Neil Gaiman recounts this small scene in his stunning story titled, “The Man Who Forgot Ray Bradbury.”
A poor man found himself in a forest as night fell, and he had no prayer-book to say his evening prayers.
So he said, “God, who knows all things, I have no prayer-book, and I do not know any prayers by heart. But you know all the prayers. You are God. So this is what I’m going to do: I’m going to say the alphabet, and I will let you put the words together.”
In the “Sunday’s Readings” article in this week’s issue of The Living Church, the authors speak of the glory of God who is beyond all our words:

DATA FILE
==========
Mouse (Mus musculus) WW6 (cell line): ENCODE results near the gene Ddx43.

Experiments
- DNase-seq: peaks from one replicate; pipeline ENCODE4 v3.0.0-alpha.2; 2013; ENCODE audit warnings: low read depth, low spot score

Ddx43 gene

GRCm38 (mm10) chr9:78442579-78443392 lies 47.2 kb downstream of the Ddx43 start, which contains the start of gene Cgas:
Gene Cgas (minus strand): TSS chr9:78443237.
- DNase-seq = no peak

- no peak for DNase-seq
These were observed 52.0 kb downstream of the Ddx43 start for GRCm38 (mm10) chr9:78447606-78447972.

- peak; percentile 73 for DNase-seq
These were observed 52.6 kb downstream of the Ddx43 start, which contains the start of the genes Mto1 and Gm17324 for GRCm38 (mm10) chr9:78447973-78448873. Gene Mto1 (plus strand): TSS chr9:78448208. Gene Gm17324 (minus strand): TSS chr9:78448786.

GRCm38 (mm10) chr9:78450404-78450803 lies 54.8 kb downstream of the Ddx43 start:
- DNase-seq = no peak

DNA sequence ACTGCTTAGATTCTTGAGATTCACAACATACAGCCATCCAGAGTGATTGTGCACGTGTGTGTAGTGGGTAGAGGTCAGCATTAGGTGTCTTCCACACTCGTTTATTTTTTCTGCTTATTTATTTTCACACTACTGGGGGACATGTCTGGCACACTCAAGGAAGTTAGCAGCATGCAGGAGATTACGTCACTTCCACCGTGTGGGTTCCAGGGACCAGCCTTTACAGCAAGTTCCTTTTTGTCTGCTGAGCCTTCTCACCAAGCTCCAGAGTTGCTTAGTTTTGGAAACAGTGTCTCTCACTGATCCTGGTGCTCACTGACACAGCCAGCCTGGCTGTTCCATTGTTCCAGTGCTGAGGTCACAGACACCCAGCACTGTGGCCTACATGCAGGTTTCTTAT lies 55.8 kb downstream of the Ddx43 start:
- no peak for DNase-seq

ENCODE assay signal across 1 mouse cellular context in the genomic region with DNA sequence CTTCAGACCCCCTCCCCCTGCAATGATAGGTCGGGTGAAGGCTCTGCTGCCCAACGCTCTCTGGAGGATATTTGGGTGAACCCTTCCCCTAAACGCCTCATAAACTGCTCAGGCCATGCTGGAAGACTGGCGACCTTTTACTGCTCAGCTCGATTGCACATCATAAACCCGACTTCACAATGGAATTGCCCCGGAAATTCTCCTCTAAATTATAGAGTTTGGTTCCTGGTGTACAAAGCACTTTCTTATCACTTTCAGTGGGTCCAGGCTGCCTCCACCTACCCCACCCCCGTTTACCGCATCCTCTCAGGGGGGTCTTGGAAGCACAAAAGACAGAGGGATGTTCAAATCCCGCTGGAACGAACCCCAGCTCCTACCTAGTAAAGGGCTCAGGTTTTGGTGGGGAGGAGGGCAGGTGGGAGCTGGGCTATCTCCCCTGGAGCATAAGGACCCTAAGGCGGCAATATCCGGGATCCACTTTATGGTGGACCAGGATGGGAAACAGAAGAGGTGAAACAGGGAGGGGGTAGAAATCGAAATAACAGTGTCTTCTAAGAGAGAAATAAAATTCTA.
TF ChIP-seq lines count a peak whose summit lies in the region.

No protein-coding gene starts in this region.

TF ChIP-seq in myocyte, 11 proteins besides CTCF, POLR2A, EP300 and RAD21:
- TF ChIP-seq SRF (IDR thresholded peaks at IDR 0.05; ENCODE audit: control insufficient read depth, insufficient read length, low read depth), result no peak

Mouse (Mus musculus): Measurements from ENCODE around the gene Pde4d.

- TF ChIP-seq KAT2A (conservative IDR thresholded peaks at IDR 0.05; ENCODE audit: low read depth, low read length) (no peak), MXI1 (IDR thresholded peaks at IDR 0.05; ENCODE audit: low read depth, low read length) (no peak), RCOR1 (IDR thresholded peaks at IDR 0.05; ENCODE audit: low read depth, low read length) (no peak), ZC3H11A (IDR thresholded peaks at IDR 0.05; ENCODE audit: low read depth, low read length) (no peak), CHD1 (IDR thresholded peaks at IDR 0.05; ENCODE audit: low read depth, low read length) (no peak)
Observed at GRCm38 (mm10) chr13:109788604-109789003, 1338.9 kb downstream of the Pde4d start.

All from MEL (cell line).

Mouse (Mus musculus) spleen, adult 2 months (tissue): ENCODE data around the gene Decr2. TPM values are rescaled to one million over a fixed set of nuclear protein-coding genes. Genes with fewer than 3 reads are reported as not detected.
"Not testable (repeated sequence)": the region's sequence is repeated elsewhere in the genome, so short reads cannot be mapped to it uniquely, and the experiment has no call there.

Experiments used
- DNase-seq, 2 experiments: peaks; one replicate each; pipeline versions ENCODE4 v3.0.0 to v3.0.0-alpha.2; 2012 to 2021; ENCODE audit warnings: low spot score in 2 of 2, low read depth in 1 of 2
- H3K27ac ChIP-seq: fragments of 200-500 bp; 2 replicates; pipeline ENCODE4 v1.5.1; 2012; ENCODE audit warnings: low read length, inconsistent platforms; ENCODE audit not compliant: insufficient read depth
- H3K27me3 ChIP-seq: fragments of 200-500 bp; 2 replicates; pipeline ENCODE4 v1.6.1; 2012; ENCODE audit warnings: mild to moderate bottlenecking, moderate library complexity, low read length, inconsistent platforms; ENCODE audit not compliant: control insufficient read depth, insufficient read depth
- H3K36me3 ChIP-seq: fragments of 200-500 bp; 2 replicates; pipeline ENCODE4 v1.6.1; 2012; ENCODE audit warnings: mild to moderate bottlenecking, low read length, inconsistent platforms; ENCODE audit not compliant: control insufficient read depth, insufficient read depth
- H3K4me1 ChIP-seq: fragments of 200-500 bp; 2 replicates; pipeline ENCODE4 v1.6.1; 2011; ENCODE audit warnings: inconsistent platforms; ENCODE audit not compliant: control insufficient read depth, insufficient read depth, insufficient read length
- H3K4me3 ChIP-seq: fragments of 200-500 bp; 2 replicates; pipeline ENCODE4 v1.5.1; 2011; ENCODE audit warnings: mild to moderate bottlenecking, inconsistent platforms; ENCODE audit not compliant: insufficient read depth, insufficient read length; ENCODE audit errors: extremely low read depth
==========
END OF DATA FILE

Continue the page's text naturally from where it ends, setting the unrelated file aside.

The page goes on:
The consistent theme of [Trinity Sunday]’s readings is the glory of God: a glory so deep and so rich that even the exalted poetry of Psalm 29 only scratches the surface. Wise theologians have said before that we will spend the rest of eternity learning about God and never exhausting the topic, because God is infinite and we are not.
Perhaps, like Gaiman’s narrator, we find ourselves grasping only the “dictionary-shaped hole on the shelf” rather than the words.
Perhaps, at the end, that is enough.
As Trinity Sunday approaches, I urge you to listen to Gaiman’s lovely story and join him in saying:
“Dear God, hear my prayer …